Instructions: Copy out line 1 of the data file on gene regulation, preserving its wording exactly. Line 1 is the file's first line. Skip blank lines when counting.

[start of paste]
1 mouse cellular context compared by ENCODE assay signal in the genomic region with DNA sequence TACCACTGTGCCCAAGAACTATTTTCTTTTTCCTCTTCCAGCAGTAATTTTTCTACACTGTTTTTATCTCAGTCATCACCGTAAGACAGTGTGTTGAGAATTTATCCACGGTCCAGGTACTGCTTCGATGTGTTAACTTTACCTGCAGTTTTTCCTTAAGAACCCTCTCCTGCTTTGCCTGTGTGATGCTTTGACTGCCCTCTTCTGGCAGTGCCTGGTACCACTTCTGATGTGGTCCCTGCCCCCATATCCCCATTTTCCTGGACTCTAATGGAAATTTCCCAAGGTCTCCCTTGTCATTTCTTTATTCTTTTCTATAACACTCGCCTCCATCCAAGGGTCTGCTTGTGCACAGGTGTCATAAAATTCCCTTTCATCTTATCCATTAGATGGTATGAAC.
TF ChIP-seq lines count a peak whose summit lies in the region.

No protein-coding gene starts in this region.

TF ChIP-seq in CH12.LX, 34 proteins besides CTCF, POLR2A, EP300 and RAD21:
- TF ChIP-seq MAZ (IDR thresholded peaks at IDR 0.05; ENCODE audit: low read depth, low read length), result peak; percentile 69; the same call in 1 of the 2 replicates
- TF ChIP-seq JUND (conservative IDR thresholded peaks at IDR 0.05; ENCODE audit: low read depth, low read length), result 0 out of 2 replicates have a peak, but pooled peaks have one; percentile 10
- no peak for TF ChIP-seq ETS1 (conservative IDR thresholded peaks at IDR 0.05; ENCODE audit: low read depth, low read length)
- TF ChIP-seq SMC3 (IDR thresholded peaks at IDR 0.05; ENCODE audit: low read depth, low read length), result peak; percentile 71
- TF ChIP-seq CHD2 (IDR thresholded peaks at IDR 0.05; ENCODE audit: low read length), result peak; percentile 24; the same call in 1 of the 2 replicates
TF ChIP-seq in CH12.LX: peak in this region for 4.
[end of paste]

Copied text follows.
1 mouse cellular context compared by ENCODE assay signal in the genomic region with DNA sequence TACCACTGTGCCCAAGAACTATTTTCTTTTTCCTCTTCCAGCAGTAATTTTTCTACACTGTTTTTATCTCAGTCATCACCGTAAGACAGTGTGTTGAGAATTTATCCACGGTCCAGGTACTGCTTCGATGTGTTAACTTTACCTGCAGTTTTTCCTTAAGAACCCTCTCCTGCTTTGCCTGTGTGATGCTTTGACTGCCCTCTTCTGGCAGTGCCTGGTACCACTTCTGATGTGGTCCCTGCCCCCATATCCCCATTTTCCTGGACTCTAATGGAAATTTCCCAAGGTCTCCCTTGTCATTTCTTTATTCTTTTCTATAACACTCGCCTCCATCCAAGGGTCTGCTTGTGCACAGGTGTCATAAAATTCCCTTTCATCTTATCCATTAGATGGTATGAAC.